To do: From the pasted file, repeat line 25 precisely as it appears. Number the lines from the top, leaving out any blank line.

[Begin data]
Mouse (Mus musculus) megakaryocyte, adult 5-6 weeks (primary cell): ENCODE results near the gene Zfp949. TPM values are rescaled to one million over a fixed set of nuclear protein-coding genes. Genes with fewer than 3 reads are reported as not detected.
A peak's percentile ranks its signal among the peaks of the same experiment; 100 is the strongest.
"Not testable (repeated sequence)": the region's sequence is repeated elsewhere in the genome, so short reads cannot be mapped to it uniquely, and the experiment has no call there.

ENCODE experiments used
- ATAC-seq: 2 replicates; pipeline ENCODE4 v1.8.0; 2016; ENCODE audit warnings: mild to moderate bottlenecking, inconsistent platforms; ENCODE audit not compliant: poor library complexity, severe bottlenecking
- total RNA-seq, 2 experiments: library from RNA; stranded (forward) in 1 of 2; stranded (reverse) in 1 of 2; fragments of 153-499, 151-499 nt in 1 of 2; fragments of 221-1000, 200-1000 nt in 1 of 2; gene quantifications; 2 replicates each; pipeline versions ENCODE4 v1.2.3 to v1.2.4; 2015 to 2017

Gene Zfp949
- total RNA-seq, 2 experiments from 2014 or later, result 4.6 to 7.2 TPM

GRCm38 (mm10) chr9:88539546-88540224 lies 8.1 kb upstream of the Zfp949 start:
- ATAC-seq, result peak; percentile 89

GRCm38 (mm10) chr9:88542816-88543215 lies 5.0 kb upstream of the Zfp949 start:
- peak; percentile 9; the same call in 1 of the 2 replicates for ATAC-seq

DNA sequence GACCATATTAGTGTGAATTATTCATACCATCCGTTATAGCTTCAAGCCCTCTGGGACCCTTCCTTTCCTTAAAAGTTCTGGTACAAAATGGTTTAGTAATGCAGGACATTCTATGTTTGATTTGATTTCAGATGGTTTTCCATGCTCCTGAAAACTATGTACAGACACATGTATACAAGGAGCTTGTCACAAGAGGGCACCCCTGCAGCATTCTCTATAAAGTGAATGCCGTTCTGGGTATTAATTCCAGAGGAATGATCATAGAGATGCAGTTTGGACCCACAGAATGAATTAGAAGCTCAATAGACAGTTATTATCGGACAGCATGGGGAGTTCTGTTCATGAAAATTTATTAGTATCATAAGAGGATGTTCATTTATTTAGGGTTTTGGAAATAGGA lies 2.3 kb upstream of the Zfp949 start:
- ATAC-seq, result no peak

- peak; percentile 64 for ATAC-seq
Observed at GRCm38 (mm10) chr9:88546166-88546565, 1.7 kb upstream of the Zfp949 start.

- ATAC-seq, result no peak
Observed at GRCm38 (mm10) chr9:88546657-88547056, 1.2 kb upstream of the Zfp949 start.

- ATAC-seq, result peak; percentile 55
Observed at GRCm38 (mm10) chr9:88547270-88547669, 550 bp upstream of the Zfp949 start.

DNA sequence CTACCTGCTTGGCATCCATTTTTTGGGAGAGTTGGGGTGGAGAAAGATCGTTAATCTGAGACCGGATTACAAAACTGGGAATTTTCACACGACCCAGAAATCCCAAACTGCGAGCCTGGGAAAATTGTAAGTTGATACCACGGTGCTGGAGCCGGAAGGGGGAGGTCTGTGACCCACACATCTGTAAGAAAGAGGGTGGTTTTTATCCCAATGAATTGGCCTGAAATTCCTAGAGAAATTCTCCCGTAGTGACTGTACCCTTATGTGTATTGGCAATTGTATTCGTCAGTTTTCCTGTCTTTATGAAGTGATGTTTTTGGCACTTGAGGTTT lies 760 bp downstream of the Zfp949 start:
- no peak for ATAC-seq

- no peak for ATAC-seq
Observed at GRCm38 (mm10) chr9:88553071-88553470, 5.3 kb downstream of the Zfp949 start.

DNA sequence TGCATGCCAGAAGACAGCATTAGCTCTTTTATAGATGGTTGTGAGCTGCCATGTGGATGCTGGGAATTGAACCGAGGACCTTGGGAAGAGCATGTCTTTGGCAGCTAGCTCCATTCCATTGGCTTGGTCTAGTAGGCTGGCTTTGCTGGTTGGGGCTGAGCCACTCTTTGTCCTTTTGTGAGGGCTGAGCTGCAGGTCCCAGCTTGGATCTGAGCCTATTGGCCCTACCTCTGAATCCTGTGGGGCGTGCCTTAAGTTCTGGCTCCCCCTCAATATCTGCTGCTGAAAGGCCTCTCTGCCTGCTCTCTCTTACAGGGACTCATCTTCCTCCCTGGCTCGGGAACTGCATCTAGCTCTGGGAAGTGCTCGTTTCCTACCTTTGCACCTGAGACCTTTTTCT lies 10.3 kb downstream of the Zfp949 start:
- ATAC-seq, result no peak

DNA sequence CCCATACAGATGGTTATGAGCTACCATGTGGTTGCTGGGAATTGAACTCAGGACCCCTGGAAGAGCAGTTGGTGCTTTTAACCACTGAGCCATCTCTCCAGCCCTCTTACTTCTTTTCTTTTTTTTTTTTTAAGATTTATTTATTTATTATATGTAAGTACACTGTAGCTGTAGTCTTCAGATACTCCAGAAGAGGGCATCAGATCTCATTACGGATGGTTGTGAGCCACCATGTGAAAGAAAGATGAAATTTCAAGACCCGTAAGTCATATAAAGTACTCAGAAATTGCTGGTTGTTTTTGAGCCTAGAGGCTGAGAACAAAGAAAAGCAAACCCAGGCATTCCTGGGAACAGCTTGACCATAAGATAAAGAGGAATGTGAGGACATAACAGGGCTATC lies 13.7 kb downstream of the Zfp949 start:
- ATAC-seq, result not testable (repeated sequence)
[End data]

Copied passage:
DNA sequence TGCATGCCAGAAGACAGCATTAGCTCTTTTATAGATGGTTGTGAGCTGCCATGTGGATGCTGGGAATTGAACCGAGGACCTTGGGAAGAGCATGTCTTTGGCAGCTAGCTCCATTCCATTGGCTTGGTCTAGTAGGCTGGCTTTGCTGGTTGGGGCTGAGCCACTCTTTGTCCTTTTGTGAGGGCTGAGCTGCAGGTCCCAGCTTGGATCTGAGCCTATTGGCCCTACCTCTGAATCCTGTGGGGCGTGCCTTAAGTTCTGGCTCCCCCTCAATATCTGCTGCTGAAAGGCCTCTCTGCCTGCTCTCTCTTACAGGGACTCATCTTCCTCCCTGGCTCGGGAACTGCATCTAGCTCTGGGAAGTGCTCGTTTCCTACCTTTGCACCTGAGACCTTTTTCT lies 10.3 kb downstream of the Zfp949 start: